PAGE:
Thursday, July 2, 2009

Faith Groups respond to ACES (updated)

On the note of ACES, I wanted to highlight how differing faith communities are responding to the legislation. Naturally, reaction to the bill divides down the conservative-progressive fault-line, centered around the belief or disbelief of the existence of human-made global warming. While important and theologically significant, the derivative claims of taxes and jobs only serve as supportive justification to the group's overall stance on the issue.

Citing skepticism of global warming and a regressive tax, conservative Christians are "sounding the alarm bells":
[T]he Cornwall Alliance – a conservative Christian coalition – has described its cap and trade provisions, which allow companies that pollute less than their limit to sell some of their permits to others struggling to meet such green requirements, ”as the largest tax hike in history.” Analysts have said such arguments may appeal to voters especially against the backdrop of the current recession.

Conservative Christians are distributing an online petition called We Get It! which reads in part: “Our stewardship of creation must be based on Biblical principles and factual evidence. We face important environmental challenges, but must be cautious of claims that our planet is in peril from speculative dangers like man-made global warming.”
Dr. Richard Land, president of the Southern Baptist Convention’s Ethics & Religious Liberty Commission and a leading figure in the social conservative movement, devoted much of his nationally syndicated radio show on Saturday to the topic, calling cap and trade a “regressive tax to the max.” Tony Perkins, president of the conservative Family Research Council, said in his blog last week that it “would increase an already staggering national debt by 26 percent by 2035” — a figure taken directly from the Cornwall Alliance’s estimates.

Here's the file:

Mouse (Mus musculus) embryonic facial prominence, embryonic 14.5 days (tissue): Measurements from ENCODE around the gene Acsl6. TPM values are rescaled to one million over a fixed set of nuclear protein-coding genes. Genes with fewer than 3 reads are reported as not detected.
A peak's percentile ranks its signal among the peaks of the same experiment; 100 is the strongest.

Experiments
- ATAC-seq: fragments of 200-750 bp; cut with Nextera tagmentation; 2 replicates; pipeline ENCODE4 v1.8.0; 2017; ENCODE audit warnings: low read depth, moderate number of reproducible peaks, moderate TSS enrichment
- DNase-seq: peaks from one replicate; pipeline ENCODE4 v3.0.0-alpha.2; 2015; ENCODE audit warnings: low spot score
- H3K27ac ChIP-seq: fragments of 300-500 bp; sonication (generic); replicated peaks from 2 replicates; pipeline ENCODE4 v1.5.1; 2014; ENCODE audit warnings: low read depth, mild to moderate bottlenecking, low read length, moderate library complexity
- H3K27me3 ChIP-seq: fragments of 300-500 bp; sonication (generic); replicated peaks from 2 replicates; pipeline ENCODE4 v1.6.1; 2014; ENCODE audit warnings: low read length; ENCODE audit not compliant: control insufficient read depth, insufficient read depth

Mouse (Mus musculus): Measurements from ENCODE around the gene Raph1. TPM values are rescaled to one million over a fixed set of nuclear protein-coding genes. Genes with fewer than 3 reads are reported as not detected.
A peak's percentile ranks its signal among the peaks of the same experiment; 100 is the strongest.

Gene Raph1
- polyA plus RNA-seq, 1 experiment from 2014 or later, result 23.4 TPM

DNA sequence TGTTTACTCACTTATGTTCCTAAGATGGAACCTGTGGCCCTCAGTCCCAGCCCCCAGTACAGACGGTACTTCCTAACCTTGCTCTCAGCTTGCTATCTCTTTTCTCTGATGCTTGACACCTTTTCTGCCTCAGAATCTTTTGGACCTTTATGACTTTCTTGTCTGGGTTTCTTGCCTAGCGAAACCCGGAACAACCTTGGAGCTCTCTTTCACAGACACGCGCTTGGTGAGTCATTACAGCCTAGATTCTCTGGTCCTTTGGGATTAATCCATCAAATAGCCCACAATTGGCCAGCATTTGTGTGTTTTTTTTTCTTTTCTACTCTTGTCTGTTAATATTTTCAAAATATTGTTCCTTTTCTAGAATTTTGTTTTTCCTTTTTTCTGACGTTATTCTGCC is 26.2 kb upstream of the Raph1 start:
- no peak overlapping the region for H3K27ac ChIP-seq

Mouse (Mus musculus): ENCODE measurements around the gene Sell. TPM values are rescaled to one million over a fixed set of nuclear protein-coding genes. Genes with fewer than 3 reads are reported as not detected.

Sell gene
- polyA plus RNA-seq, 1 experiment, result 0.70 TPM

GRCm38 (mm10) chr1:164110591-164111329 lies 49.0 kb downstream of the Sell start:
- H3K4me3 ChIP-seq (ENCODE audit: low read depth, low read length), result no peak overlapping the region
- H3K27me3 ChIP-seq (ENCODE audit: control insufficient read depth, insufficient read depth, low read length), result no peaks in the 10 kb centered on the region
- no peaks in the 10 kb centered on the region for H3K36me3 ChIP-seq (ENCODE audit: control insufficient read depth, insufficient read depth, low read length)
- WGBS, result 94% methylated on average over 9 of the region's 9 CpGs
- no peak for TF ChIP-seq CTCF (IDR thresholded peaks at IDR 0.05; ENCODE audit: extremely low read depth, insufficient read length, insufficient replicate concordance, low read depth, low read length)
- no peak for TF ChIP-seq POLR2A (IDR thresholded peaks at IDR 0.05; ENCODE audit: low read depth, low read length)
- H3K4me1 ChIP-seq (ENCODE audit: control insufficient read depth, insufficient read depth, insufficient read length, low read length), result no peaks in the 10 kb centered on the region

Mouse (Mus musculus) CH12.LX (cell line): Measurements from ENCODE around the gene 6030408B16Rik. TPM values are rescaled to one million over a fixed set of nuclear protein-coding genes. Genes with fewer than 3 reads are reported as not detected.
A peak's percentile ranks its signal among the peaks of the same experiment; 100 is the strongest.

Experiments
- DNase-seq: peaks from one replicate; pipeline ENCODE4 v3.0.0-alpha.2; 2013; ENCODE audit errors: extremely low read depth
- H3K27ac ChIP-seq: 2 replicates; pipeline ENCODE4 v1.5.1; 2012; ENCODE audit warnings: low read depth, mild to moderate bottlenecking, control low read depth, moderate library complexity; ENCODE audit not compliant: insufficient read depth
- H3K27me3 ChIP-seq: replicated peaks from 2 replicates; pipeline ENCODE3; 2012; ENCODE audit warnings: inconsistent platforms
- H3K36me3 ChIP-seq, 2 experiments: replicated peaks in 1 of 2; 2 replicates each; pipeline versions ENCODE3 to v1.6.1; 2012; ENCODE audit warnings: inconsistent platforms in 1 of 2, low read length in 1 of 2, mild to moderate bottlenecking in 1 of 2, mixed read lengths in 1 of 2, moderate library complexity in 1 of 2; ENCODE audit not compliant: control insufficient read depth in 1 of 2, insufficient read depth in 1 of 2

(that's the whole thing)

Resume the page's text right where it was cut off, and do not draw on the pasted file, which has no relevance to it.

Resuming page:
Progressive faith groups, on the other hand, are lauding the legislation. For example, a couple of Jewish groups hail the bill's passage:
"This is a crucially important issue -- the most important issue for the whole planet," said [Jewish Council for Public Affairs] Washington director Hadar Susskind. "If we don't do this, none of the others matter."

Rabbi David Saperstein, the director of the Religious Action Center, said that while the measure does not go far enough, it "creates an important framework for drastically reducing global warming pollution, creating hundreds of thousands of good, green jobs and increasing access to clean energy."

After lobbying for and winning the insertion of a provision to allow retrofitting to faith-based and other nonprofits, one influential coalition of religious groups is also content.

Update: According to the Wall Street Journal, several other progressive religious coalitions are going up on the airwaves, television and radio, to raise awareness of climate change, underscored by a biblical perspective. In the article, Rep. Perriello is quoted:

"It's important for people to see that it's not just [Democrats] saying this is important, but people who are coming at it from a moral background," said Rep. Tom Perriello ....

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